During this process, we will be posting status updates on Twitter and remaining as responsive as possible.
The updates will pave the way for some significant performance improvements which have become a little overdue. So there may be a little rough patch at first, but it should lead to serious improvements in your Goodreads experience. Thanks for your patience.
Posted by Patrick on February 28, 2012
Goodreads just got some real-world cred. This past December Veronica Roth's dystopian novel Divergent took home top honors in the Goodreads Choice Awards for Young Adult Fantasy & Science Fiction and went on to win the biggest prize of all, Favorite Book of 2011. Its publisher, Harper Collins, decided to celebrate the win by placing a special Goodreads Choice Winner badge on the paperback edition. The paperback debuts today, and here is the cover in all its Goodreads glory:
Hopefully, it won't be long before the Goodreads Choice badge is as common as the Oprah's Book Club sticker once was. Congratulations again to Veronica Roth for her win and to all the readers who voted for her!
Posted by Patrick on February 24, 2012
While some of us may be peeved that Bridesmaids wasn't nominated for Best Picture, what we can celebrate is that the literary world is well-represented at this year's Oscars. So, keep your eyes peeled for a few lucky authors on the red carpet. Then again, amidst all the movie stars, they might be easy to miss. They may not score interviews with Ryan Seacrest, but Hollywood still owes them a major debt for dreaming up most of the stories we enjoyed on the silver screen in 2011.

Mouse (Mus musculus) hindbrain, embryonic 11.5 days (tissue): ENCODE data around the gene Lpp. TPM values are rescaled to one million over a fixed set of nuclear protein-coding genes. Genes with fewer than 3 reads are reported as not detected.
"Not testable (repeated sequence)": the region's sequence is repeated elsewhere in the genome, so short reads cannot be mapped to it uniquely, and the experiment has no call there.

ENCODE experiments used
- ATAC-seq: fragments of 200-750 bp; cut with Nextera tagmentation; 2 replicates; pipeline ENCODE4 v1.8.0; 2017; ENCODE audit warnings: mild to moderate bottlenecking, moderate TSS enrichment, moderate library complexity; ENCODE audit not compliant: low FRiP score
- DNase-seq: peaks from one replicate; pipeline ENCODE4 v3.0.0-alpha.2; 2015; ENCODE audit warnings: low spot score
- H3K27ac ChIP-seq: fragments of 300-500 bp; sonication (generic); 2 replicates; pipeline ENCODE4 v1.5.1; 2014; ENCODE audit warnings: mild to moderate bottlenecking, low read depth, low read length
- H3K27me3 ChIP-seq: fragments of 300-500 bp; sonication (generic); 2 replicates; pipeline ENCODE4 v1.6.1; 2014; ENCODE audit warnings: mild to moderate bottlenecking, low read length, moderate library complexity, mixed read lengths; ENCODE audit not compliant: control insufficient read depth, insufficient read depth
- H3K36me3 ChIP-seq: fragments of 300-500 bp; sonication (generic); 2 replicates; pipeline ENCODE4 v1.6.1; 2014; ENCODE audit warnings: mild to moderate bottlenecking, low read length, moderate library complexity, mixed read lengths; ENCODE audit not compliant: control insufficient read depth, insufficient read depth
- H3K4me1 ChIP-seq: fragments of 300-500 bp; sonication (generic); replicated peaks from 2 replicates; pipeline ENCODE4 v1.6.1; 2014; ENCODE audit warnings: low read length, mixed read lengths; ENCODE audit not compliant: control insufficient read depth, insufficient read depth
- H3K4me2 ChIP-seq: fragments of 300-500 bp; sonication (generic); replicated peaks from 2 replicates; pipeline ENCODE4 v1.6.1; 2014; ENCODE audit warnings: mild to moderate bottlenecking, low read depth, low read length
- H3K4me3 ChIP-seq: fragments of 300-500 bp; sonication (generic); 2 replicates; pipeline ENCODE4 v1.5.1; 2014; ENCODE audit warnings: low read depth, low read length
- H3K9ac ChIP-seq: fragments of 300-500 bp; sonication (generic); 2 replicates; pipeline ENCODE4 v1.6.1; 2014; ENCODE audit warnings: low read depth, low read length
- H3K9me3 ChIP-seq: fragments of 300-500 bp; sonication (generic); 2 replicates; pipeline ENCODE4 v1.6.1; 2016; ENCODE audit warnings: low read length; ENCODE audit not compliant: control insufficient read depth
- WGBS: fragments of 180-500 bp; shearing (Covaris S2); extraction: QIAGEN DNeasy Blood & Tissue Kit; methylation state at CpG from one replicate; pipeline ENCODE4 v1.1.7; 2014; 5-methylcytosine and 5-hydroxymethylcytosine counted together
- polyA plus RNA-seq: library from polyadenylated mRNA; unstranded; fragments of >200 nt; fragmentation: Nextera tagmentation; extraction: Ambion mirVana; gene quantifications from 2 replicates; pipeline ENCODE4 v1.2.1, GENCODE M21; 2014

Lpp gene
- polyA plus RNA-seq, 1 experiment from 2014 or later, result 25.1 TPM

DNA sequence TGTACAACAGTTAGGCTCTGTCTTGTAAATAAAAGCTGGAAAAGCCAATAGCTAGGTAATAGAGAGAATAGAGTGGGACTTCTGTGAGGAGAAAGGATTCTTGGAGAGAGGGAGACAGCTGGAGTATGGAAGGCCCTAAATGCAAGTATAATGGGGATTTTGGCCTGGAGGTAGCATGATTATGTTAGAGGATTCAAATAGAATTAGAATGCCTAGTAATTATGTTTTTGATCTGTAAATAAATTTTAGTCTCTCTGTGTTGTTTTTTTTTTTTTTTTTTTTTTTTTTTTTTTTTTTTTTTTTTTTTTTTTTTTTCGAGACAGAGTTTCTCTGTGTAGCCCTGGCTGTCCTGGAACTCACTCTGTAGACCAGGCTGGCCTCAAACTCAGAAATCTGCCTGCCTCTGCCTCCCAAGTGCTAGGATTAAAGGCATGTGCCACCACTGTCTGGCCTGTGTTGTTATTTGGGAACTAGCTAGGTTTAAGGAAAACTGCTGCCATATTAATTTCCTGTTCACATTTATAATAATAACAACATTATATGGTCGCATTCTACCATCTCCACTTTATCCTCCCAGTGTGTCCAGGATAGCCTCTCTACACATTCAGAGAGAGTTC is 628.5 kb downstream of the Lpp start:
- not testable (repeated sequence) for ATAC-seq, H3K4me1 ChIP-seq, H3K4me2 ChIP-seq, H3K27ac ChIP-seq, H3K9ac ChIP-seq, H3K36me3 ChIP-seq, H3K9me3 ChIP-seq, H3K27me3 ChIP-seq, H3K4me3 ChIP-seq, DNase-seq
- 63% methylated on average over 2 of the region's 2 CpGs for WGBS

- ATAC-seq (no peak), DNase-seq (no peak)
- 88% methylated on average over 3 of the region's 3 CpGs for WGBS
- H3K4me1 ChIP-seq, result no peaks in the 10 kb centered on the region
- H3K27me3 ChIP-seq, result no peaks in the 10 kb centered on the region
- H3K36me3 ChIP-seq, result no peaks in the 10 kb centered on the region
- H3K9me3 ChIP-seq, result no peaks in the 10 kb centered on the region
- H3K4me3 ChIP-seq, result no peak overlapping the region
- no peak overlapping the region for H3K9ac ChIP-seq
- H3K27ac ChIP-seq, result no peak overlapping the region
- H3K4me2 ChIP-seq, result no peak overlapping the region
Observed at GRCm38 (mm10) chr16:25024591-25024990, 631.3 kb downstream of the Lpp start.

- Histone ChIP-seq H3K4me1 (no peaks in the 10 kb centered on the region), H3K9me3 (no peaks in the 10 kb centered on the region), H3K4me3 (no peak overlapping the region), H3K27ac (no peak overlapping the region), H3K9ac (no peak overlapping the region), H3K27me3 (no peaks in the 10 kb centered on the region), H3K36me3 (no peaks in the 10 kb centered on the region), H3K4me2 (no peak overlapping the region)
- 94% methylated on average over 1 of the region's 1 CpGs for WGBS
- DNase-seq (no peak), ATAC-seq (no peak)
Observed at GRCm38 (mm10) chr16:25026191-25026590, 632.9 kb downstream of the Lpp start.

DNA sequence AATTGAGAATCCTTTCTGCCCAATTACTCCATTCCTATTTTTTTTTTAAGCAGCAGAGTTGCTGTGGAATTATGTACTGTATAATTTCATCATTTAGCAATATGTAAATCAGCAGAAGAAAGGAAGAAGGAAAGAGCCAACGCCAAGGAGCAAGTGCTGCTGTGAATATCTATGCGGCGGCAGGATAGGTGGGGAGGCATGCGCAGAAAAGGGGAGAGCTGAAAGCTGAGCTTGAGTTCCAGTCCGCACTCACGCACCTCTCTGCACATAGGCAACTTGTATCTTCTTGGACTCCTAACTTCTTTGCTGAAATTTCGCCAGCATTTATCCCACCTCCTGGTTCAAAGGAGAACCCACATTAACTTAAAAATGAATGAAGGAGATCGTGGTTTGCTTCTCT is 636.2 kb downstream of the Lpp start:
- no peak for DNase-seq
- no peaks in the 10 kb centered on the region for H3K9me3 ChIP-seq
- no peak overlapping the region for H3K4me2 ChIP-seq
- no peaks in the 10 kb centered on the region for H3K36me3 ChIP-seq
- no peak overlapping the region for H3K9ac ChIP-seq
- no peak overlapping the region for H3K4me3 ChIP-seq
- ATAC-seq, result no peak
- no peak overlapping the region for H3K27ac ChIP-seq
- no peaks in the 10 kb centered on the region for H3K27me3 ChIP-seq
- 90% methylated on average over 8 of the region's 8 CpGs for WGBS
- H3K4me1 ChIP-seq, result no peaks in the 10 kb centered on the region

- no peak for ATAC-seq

Literary adaptations dominate most of the major categories, including Best Picture. Of the nine nominees up for the big prize, six are adaptations and another, Woody Allen's valentine to the Roaring Twenties, Midnight in Paris, draws heavily from literature, featuring cameos from Ernest Hemingway, F. Scott Fitzgerald, Gertrude Stein, and others. Of the films to receive four or more nominations only The Artist isn't based on a book. Even categories like Costume Design (Jane Eyre) and Art Direction (Harry Potter and the Deathly Hallows Part 2) feature movies adapted from literature. There are so many adaptations nominated this year, it's a wonder that The Twilight Saga: Breaking Dawn Part 1 didn't get a nomination.
In fact, there's a bit of potential history in the works. If The Help is able to win Best Picture at this Sunday's Academy Awards, it will be the most popular book (in terms of Goodreads ratings) ever to win the Oscar for Best Picture. With more than 260,000 ratings, Gone with the Wind currently holds that distinction, but The Help towers over the legendary novel with more than 300,000 ratings. For the record, Vegas doesn't love The Help's chances—it's currently running middle of the pack, with odds anywhere from 12/1 to 25/1. The Artist, one of the few nominees that has nothing to do with books, is the current favorite.
The other adaptations range from bestsellers to relatively obscure books. Here's a graph of the adaptations nominated for Best Picture in order of the number of ratings on Goodreads:
The Help is obviously very popular with Goodreads members. But raw popularity is probably not a great indicator of Oscar success (as we noted last year, relatively few very popular books have become Best Picture-winning movies), though one imagines it must help with the box office. After all, most readers prefer to read the book before seeing the movie. And an Oscar nomination may even give some future readers that extra nudge they were looking for. For instance, both The Descendants and the already popular Extremely Loud & Incredibly Close are currently enjoying a fresh burst of attention from Goodreads members.